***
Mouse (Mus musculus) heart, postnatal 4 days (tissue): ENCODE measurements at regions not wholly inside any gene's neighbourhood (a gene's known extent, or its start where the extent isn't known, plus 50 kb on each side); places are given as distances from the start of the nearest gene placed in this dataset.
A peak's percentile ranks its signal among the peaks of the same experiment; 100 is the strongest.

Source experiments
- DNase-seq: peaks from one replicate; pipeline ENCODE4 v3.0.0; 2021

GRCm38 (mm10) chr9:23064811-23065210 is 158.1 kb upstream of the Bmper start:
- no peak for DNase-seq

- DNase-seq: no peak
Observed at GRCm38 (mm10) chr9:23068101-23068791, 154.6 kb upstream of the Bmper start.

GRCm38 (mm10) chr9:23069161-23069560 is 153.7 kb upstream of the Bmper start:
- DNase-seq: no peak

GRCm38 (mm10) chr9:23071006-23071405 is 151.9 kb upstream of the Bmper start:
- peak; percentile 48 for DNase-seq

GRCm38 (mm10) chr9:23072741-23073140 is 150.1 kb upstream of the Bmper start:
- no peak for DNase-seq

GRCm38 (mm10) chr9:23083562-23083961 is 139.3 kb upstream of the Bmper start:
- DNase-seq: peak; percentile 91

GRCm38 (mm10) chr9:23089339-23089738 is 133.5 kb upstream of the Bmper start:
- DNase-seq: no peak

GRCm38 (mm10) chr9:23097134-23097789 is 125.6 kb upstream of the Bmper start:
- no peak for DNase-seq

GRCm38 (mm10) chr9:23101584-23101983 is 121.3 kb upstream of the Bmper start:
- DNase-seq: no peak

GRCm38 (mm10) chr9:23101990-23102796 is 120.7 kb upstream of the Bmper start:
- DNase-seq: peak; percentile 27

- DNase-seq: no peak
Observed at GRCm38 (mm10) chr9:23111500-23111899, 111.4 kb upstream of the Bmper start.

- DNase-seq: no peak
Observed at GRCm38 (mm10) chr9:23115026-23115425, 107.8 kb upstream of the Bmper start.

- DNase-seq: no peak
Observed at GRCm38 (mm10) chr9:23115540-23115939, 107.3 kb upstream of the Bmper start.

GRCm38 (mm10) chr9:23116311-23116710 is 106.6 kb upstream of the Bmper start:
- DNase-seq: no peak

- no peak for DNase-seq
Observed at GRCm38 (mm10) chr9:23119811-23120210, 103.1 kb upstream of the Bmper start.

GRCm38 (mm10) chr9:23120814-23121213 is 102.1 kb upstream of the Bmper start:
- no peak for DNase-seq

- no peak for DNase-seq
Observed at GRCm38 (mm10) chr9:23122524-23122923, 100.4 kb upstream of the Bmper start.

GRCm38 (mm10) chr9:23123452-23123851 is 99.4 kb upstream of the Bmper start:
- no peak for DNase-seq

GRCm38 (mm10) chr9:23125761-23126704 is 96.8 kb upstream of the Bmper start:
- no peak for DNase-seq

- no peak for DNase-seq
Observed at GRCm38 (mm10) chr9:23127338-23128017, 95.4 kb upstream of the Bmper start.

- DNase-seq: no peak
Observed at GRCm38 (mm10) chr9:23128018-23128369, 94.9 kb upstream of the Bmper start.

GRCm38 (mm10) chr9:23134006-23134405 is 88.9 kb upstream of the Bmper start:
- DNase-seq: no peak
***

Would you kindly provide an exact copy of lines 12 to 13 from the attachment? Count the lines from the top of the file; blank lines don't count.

- peak; percentile 48 for DNase-seq

GRCm38 (mm10) chr9:23072741-23073140 is 150.1 kb upstream of the Bmper start: